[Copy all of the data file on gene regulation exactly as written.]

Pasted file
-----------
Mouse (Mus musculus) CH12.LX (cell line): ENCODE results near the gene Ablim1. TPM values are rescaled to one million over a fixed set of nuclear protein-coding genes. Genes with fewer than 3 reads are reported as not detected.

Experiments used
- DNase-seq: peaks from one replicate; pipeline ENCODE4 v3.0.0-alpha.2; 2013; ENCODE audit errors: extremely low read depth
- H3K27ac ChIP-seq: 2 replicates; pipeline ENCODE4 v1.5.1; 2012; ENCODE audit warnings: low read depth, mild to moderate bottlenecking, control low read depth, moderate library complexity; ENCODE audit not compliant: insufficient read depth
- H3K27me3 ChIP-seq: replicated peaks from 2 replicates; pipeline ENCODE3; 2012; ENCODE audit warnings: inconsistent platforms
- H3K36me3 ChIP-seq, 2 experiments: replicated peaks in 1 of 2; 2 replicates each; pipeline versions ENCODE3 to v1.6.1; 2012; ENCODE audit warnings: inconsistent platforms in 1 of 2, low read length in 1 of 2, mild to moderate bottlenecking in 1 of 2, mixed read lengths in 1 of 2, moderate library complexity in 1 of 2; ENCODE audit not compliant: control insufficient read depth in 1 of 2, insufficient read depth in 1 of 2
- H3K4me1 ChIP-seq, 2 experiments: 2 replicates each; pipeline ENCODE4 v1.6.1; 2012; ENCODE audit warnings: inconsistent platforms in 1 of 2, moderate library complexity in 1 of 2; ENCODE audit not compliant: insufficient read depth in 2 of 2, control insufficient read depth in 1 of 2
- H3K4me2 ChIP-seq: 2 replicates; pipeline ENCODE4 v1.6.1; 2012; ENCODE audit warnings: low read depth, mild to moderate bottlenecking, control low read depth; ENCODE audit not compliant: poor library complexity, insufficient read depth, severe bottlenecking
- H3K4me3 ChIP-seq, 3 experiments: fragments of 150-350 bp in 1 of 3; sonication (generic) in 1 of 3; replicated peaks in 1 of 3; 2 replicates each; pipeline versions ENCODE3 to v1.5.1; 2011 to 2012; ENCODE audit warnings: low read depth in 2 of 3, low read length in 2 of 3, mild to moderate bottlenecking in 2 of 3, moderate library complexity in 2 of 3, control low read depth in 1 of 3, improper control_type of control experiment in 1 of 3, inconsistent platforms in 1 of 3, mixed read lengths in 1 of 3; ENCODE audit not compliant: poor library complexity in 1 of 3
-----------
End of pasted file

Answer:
Mouse (Mus musculus) CH12.LX (cell line): ENCODE results near the gene Ablim1. TPM values are rescaled to one million over a fixed set of nuclear protein-coding genes. Genes with fewer than 3 reads are reported as not detected.

Experiments used
- DNase-seq: peaks from one replicate; pipeline ENCODE4 v3.0.0-alpha.2; 2013; ENCODE audit errors: extremely low read depth
- H3K27ac ChIP-seq: 2 replicates; pipeline ENCODE4 v1.5.1; 2012; ENCODE audit warnings: low read depth, mild to moderate bottlenecking, control low read depth, moderate library complexity; ENCODE audit not compliant: insufficient read depth
- H3K27me3 ChIP-seq: replicated peaks from 2 replicates; pipeline ENCODE3; 2012; ENCODE audit warnings: inconsistent platforms
- H3K36me3 ChIP-seq, 2 experiments: replicated peaks in 1 of 2; 2 replicates each; pipeline versions ENCODE3 to v1.6.1; 2012; ENCODE audit warnings: inconsistent platforms in 1 of 2, low read length in 1 of 2, mild to moderate bottlenecking in 1 of 2, mixed read lengths in 1 of 2, moderate library complexity in 1 of 2; ENCODE audit not compliant: control insufficient read depth in 1 of 2, insufficient read depth in 1 of 2
- H3K4me1 ChIP-seq, 2 experiments: 2 replicates each; pipeline ENCODE4 v1.6.1; 2012; ENCODE audit warnings: inconsistent platforms in 1 of 2, moderate library complexity in 1 of 2; ENCODE audit not compliant: insufficient read depth in 2 of 2, control insufficient read depth in 1 of 2
- H3K4me2 ChIP-seq: 2 replicates; pipeline ENCODE4 v1.6.1; 2012; ENCODE audit warnings: low read depth, mild to moderate bottlenecking, control low read depth; ENCODE audit not compliant: poor library complexity, insufficient read depth, severe bottlenecking
- H3K4me3 ChIP-seq, 3 experiments: fragments of 150-350 bp in 1 of 3; sonication (generic) in 1 of 3; replicated peaks in 1 of 3; 2 replicates each; pipeline versions ENCODE3 to v1.5.1; 2011 to 2012; ENCODE audit warnings: low read depth in 2 of 3, low read length in 2 of 3, mild to moderate bottlenecking in 2 of 3, moderate library complexity in 2 of 3, control low read depth in 1 of 3, improper control_type of control experiment in 1 of 3, inconsistent platforms in 1 of 3, mixed read lengths in 1 of 3; ENCODE audit not compliant: poor library complexity in 1 of 3